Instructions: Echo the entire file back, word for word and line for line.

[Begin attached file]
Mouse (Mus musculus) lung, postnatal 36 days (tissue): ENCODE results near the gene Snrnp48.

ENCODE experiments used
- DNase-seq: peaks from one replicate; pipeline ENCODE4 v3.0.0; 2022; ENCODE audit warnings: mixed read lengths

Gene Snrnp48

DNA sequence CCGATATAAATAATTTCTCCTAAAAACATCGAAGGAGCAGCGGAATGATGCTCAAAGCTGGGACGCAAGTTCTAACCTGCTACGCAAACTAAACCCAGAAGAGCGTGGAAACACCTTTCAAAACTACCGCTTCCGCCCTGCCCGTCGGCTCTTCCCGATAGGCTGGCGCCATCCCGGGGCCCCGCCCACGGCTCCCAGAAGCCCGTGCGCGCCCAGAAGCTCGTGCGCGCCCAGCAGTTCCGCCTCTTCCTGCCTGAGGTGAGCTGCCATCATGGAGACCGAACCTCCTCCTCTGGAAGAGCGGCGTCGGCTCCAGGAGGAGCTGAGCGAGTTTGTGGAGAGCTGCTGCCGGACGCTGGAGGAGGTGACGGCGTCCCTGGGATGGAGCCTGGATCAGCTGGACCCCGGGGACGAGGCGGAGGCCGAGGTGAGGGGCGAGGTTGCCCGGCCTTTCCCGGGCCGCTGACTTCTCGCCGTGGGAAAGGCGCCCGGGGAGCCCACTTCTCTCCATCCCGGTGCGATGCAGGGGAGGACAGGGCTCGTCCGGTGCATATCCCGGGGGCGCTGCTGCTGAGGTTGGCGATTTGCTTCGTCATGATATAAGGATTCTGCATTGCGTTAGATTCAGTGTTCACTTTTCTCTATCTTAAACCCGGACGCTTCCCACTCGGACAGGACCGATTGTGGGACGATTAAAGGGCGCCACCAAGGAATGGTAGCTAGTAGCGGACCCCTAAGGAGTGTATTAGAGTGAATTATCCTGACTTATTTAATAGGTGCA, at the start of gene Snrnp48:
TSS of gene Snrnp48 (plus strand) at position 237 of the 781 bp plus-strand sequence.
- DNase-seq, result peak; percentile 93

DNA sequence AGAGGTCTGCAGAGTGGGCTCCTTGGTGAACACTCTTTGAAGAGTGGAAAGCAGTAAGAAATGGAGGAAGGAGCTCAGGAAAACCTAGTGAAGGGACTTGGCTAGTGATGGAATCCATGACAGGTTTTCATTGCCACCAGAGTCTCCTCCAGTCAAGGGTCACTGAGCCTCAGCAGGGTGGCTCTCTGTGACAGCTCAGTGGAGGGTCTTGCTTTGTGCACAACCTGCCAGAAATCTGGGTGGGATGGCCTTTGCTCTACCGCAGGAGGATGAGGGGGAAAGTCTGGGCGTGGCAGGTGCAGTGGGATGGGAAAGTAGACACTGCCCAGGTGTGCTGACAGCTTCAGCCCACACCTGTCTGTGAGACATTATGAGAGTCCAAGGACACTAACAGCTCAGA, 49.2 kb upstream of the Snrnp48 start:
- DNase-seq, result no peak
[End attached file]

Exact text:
Mouse (Mus musculus) lung, postnatal 36 days (tissue): ENCODE results near the gene Snrnp48.

ENCODE experiments used
- DNase-seq: peaks from one replicate; pipeline ENCODE4 v3.0.0; 2022; ENCODE audit warnings: mixed read lengths

Gene Snrnp48

DNA sequence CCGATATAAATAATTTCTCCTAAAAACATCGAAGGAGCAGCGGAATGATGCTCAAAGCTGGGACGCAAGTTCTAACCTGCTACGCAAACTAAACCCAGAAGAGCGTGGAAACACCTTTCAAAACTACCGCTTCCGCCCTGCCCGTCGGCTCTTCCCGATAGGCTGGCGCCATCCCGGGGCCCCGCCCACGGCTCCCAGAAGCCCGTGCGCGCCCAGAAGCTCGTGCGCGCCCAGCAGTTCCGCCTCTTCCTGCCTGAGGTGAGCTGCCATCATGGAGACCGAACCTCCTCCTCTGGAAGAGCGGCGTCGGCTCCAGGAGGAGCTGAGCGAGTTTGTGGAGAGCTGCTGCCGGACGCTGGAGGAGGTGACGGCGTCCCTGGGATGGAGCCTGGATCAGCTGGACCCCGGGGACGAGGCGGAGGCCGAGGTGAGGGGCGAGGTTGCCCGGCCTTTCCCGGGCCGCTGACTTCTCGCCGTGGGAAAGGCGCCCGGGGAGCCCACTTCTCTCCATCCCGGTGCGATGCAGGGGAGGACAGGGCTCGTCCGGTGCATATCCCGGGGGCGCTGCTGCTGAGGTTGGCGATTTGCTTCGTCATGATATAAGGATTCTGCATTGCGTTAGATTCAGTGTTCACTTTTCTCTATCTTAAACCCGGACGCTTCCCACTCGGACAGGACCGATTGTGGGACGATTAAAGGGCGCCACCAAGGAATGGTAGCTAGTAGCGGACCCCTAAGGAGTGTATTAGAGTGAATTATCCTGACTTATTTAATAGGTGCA, at the start of gene Snrnp48:
TSS of gene Snrnp48 (plus strand) at position 237 of the 781 bp plus-strand sequence.
- DNase-seq, result peak; percentile 93

DNA sequence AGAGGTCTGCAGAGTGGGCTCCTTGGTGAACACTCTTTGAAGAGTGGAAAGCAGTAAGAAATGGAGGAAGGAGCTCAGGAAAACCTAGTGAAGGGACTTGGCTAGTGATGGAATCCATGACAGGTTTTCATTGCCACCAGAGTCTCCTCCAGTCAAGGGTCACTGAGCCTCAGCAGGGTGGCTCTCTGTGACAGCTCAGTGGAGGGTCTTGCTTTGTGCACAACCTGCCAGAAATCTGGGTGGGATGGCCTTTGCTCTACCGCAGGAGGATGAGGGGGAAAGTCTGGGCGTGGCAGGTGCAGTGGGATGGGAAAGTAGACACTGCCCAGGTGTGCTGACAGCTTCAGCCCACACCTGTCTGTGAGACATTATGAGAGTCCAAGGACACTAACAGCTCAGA, 49.2 kb upstream of the Snrnp48 start:
- DNase-seq, result no peak